Demandware says 30 of its clients booked more than $100 million in online sales in 2015, up from 22 a year earlier.
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Still, some retailers say they’re not optimistic that the process will ever get fully automated. QVC Inc.’s QVC.com, for example, is able to take automatic electronic feeds from vendors to update inventory control and it gets some electronic feeds on product descriptions that it can review and install on its web page. But Steve Hamlin, vice president of operations for QVC.com, believes his company will always require some manual intervention on product descriptions. “We usually need several people to review changes, including someone from the legal department, so I doubt we’ll ever get to the point where the copy is never touched by human hands,” he says.
But while help appears imminent to improve the ability retailers to communicate with vendors with regard to product descriptions, it may be more challenging for them to improve issues associated with order fulfillment.
Today, many retailers e-mail orders to their drop shipment vendors, expecting immediate shipment. But if a customer calls to ask about order status, the retailer may not be able to determine whether it has been shipped or when, or how it is being sent, where it is now and when it is expected to be delivered. That information is generally easier to access if the retailer shipped the item itself.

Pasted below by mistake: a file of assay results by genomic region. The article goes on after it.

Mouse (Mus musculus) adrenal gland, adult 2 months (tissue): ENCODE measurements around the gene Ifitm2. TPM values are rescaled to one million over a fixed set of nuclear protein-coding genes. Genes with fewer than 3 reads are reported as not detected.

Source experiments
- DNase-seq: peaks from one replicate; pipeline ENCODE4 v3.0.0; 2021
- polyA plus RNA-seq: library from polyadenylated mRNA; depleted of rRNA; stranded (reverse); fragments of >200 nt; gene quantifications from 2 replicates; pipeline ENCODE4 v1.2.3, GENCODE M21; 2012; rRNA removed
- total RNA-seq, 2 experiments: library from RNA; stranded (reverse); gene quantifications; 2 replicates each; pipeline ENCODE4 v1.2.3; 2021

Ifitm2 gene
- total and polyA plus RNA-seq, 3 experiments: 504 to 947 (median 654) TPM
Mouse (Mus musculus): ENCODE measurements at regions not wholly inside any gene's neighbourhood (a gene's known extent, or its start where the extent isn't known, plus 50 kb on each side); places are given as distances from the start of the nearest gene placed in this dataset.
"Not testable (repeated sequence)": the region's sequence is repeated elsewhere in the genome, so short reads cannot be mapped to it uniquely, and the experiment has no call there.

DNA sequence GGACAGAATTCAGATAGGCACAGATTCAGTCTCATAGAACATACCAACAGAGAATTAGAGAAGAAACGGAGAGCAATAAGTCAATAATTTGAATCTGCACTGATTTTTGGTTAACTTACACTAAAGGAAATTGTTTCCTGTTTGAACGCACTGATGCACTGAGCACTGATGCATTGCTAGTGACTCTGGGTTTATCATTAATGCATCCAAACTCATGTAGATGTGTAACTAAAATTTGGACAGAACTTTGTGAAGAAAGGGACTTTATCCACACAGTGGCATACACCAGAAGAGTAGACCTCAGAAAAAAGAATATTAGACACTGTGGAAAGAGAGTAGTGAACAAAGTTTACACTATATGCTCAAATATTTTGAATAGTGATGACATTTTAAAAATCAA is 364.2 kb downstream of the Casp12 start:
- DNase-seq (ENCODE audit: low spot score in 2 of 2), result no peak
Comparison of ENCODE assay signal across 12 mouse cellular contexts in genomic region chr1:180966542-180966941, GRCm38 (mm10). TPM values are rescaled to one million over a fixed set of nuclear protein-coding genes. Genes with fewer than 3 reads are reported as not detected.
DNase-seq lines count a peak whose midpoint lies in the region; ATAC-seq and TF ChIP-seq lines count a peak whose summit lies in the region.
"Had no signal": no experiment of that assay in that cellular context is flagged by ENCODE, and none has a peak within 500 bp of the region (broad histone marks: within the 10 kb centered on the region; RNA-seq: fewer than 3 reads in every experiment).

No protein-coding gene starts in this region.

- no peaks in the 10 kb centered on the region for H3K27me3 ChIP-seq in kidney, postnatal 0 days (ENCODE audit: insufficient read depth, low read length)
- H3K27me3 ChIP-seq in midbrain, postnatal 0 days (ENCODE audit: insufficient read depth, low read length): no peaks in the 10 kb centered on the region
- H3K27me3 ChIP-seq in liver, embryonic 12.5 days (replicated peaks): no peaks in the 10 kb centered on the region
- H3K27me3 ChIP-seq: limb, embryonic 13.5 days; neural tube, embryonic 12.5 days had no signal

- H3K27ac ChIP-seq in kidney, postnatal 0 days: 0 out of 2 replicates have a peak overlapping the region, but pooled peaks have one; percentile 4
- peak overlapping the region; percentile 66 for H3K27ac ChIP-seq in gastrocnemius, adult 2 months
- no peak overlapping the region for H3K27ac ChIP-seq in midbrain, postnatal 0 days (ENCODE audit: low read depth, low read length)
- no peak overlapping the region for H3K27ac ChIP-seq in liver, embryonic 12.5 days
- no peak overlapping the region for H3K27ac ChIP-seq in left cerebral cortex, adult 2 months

Complicating this issue is the fact that many retailers work with numerous vendors that have different ways to communicate with retailers. “J.C.Whitney has 1,200 different vendors that it communicates with,” says Shawn Boler, category manager for J.C. Whitney Inc., which sells automotive components and accessories online. “To deal with this, we have developed an in-house system that has integrated the communications between our customers and our vendors. The system takes the product feeds we get from the customer and sends them out as orders to the vendors.”
J.C. Whitney uses drop shipping for customized orders, such as automotive interior accessories where customers request that their initials, special colors or unusual designs on the items. It also uses drop shipments for specialty items for which it does not receive a lot of demand. For commodity orders, the retailer stocks inventory and ships the items itself.
But communicating electronically with vendors can be difficult. While most of Cooking.com’s vendors can accept electronic orders, the company works with some that still require Cooking.com to print the order and fax it. Even those that take electronic orders use different computer standards that require Cooking.com to convert the orders to different standards for each vendor. Cooking.com uses software from Kewill Solutions North America to do this.
Several companies have sprung up to develop technology or services to deal with the needs of retailers working with multiple vendors. Commerce Hub, for example, serves as a middleman to develop connections to thousands of vendors and then connects via one link to the retailer. “Different vendors are often on EDI, XML, Cobol or even Quickbooks. We support which ever way they do it,” Poore says.